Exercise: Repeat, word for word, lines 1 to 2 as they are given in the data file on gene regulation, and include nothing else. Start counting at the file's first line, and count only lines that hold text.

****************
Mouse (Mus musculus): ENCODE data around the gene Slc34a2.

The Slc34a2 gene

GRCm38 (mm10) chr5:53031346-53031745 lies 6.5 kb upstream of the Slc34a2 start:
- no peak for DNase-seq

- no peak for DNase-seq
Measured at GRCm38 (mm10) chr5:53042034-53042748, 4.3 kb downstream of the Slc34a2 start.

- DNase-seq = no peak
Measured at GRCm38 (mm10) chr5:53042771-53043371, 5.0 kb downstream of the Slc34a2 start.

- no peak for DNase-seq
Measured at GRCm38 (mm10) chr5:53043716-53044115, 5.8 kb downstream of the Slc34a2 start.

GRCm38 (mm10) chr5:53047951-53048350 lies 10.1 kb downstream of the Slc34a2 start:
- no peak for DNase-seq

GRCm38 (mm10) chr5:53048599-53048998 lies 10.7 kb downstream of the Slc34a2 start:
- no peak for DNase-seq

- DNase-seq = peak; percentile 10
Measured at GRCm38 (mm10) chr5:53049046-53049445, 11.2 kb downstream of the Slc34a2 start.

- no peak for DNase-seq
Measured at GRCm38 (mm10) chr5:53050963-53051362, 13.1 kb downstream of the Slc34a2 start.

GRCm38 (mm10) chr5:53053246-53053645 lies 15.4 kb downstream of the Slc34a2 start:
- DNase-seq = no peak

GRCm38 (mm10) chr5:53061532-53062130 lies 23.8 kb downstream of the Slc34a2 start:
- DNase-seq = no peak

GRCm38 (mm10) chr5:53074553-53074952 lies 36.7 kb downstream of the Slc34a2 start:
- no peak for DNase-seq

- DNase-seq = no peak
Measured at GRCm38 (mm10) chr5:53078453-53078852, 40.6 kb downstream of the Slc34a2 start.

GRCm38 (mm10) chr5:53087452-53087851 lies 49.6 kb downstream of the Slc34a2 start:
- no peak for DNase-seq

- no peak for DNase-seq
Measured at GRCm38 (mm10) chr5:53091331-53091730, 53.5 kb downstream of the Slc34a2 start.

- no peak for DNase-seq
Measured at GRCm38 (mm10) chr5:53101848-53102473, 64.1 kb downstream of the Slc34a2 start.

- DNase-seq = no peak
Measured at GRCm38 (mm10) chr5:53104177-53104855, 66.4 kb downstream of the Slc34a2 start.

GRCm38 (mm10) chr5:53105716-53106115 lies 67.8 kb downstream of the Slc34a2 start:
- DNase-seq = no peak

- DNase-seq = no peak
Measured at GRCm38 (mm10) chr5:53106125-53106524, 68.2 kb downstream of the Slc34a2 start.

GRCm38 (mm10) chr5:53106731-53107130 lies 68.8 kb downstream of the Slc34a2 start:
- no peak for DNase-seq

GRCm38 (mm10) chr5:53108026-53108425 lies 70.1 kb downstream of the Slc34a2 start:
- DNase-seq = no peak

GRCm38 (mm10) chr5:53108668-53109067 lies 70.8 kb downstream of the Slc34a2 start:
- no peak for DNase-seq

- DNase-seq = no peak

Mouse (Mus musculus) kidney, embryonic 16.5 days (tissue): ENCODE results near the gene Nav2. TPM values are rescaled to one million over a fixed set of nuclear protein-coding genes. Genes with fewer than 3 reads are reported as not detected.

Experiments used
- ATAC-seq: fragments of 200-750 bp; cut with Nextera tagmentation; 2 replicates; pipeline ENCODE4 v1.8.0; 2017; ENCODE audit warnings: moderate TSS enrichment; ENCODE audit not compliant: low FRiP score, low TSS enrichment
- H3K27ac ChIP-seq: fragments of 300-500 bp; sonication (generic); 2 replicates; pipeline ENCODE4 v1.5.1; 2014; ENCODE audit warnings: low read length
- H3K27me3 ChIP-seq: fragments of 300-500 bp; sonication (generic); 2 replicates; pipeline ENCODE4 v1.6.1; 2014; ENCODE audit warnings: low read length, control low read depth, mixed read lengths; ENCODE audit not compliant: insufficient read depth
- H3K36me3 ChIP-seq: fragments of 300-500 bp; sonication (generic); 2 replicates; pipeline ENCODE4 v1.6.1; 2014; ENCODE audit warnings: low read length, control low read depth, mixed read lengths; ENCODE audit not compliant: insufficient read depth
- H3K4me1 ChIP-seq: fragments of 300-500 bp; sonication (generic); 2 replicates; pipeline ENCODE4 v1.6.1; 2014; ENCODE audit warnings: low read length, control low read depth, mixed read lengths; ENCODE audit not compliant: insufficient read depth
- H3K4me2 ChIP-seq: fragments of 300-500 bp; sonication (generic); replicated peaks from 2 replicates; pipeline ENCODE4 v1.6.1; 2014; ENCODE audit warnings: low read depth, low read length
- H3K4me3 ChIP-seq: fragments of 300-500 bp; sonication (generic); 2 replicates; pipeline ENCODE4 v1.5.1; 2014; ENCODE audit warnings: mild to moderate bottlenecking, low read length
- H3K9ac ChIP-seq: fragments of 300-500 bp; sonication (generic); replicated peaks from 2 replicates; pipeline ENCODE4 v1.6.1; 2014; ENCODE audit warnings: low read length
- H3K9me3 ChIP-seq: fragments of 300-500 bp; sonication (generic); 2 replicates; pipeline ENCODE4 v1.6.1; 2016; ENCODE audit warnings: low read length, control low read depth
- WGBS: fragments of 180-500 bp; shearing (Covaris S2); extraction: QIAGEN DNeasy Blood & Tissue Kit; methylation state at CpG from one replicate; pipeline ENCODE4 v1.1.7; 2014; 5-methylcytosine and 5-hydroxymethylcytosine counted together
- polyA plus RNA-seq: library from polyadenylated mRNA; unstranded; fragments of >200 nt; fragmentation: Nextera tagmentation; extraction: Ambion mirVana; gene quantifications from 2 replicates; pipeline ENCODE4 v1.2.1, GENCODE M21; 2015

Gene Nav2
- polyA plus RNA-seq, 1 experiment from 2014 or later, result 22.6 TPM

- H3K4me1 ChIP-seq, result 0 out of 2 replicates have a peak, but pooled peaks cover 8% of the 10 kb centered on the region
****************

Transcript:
Mouse (Mus musculus): ENCODE data around the gene Slc34a2.

The Slc34a2 gene